My daughter’s first year home in the U.S. was hard. She screamed through much of the night, and often we were unable to comfort her. I remember standing outside the front door of our house, listening to her scream as my husband tried to quiet her. I cried because I didn’t know what else to do, and I felt ashamed because I didn’t want to go back into the house. I knew it was my job to help my daughter with her anger and grief — after all, I was the adult! But, in that moment, I couldn’t help her with her emotions when I couldn’t get a grasp on my own. I know each of us did the very best we could that first year, but I regret I was not able to make the transition easier for her. There were good moments, but I don’t remember them being as frequent as during my son’s first year.
Our Holt social worker was a lifesaver during this time, making more than a few home visits and reassuring us during our phone calls that things would improve. She brought levity to our situation and made gentle suggestions to improve our family dynamics. She helped us recover our parental self-care routines and find more respite opportunities. Her increased availability and compassionate counsel were a bridge of hope and humor during that difficult period.
Things improve after the first year, but it required more and different efforts than with our first adoption. My husband did a lot of web research and found resources as well as Internet groups about adoption, transracial adoption and Thai adoption. We found helpful books, most notably “Toddler Adoption: the Weaver’s Craft” by Mary Hopkins-Best, along with “Twenty Things Adopted Kids Wish Their Adoptive Parents Knew” by Sherrie Eldridge, and “Secret Thoughts of an Adoptive Mother” by Jana Wolff. We reached out to other adoptive parents and to parents with children of very different temperaments. We talked with my sisters, one who was adopted internationally at age 2 and the other whose daughter was adopted domestically at birth. I became active with PACT, an adoption alliance providing education, support and community for adopted children of color, along with their birth and adoptive families. During the second year, my husband took an extended leave of absence from work to stay at home with our daughter. This was difficult for us financially, but essential for our family.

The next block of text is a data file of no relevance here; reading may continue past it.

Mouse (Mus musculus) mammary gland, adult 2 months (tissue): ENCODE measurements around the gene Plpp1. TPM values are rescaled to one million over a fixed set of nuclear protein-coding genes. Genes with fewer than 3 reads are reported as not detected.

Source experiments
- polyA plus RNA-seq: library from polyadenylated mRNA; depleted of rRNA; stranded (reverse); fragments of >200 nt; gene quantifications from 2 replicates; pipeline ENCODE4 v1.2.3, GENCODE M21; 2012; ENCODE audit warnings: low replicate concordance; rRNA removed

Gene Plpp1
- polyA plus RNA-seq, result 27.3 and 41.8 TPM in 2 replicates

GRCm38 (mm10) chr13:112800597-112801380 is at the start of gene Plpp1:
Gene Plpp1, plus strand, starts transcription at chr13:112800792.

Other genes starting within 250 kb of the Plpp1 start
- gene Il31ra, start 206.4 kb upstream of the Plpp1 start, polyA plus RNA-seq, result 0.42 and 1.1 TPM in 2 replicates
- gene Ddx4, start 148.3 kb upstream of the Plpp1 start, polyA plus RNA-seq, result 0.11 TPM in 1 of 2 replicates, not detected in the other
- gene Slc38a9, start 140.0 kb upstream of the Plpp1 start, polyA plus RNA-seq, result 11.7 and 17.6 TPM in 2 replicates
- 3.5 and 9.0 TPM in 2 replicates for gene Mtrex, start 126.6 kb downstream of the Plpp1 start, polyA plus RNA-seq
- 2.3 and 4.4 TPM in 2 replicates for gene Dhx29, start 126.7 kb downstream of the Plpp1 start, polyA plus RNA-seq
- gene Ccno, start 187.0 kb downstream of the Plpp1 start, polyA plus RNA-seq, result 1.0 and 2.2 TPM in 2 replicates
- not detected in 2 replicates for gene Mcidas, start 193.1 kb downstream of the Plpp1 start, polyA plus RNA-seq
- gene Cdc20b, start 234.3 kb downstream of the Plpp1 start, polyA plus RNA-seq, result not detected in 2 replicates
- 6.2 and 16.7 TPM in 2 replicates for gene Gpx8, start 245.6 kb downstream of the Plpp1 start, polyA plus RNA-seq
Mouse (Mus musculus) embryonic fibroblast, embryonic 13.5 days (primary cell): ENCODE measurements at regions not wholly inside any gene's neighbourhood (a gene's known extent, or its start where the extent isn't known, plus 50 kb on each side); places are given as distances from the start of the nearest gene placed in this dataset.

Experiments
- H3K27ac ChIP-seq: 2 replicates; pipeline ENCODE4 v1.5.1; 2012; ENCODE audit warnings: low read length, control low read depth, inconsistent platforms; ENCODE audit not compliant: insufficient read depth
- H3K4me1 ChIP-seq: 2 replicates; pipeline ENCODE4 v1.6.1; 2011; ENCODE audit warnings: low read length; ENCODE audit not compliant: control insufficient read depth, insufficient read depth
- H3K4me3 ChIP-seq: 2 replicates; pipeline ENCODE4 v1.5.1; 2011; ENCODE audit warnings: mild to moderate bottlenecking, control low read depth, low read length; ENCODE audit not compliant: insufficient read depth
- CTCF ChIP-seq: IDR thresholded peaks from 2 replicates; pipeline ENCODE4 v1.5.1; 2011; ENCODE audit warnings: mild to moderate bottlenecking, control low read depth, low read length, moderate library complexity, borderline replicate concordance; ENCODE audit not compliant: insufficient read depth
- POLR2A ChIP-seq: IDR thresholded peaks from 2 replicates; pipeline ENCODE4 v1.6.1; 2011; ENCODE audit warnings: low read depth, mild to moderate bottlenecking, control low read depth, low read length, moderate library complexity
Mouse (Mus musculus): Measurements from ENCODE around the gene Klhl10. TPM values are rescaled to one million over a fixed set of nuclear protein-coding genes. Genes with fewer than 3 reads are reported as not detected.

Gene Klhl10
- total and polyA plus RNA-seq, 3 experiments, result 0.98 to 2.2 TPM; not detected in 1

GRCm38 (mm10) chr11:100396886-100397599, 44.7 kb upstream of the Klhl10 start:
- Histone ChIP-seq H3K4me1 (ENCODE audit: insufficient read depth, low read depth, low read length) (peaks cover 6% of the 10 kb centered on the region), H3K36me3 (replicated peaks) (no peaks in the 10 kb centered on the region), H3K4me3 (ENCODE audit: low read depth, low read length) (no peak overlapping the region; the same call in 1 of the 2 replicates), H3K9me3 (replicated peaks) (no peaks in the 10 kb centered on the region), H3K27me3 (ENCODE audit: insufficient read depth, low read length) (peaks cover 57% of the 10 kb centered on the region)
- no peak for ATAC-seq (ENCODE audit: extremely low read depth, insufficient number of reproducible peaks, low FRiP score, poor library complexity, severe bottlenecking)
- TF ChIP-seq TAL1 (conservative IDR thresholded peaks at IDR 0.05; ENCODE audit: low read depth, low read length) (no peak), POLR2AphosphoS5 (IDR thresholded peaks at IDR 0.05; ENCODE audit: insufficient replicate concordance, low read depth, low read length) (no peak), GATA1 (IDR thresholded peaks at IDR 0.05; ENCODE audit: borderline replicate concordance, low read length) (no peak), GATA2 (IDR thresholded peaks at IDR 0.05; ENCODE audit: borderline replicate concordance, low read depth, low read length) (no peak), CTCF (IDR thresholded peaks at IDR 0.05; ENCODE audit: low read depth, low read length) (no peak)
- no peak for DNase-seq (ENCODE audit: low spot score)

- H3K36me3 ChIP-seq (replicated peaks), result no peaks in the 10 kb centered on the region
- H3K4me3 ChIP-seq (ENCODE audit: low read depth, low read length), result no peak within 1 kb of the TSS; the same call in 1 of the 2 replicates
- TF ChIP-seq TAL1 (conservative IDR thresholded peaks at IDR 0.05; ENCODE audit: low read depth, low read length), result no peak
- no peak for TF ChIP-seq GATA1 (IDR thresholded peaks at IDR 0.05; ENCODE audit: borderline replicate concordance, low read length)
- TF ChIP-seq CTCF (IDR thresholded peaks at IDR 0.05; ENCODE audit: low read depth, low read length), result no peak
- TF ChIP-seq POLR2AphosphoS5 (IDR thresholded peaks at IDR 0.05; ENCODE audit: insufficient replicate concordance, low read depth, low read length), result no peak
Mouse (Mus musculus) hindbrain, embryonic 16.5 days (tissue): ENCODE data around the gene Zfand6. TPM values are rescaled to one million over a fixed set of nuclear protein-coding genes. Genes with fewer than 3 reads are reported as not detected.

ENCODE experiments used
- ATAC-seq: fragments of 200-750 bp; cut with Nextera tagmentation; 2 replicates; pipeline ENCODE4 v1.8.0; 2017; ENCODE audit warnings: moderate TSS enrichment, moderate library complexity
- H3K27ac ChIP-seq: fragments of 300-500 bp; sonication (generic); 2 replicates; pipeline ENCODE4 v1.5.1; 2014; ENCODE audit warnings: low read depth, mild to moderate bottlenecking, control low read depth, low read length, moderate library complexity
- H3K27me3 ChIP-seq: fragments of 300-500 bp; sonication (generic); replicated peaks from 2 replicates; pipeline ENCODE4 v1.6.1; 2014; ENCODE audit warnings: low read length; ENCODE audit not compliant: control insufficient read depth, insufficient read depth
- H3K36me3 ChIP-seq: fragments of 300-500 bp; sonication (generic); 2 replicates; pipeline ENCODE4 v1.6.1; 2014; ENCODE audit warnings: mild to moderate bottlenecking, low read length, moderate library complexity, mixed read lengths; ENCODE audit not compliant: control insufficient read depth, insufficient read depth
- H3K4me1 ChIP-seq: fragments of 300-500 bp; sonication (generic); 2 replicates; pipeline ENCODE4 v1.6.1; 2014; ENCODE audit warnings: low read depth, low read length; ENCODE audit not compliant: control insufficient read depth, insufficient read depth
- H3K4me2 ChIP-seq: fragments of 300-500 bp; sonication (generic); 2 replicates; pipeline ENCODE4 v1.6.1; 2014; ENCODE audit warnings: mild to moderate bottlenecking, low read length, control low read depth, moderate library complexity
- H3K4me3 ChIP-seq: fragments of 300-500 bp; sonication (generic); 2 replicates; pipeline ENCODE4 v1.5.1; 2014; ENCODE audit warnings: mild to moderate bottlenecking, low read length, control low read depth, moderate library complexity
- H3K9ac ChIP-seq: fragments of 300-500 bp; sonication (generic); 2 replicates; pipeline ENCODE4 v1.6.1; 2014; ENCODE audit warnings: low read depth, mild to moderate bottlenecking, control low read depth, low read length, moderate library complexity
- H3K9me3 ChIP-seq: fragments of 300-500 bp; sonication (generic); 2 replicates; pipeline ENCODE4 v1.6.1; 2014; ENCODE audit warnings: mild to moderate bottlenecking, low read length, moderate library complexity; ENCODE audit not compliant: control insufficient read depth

Fast forward again, and now my son and daughter are ages 10 and 7. They share a bedroom and are fast friends. They also annoy and embarrass each other, as only siblings can. We’ve all adjusted. My daughter has learned to ask politely, to share as well as take, and to moderate her emotions. My son has learned to tolerate his bossy sister, to ask for Mom/son time when he needs a break, and to speak up with his requests. My husband and I have learned to parent our children differently to match their unique needs. My introverted, easy-going son needs us to check in with him and help him moderate his occasional anger bouts. He needs our help protecting his quiet space so he can recharge and enjoy his “alone” time. My daughter thrives on attention, is fiercely competitive and exhausts us with her boundless energy. She needs our guidance accepting others’ (and her own) limits, as well as our recognition that she requires more engagement. We frequently use and recommend the book “Setting Limits With Your Strong-Willed Child: Eliminating Conflict by Establishing CLEAR, Firm, and Respectful Boundaries” by Robert McKenzie.
My children are happy, well-adjusted and well-attached young people. Their identities as family members, adopted children, siblings and Thai-Americans are blossoming. My husband once commented, “My children are the bravest people I know,” and I have to agree. Our children may not have had the happiest or easiest of beginnings, but they are living happily now because of their courage, their resiliency, their healthy early attachments to loving foster families, and their successful attachment to their sometimes-bumbling, always-loving adoptive parents.
Holt Adoptive Mother* | San Francisco Bay Area, California
*Names withheld for privacy.
Editor’s Note: Holt International offers counseling services to all adoptees and their families. Email Abbie Smith at firstname.lastname@example.org for more information.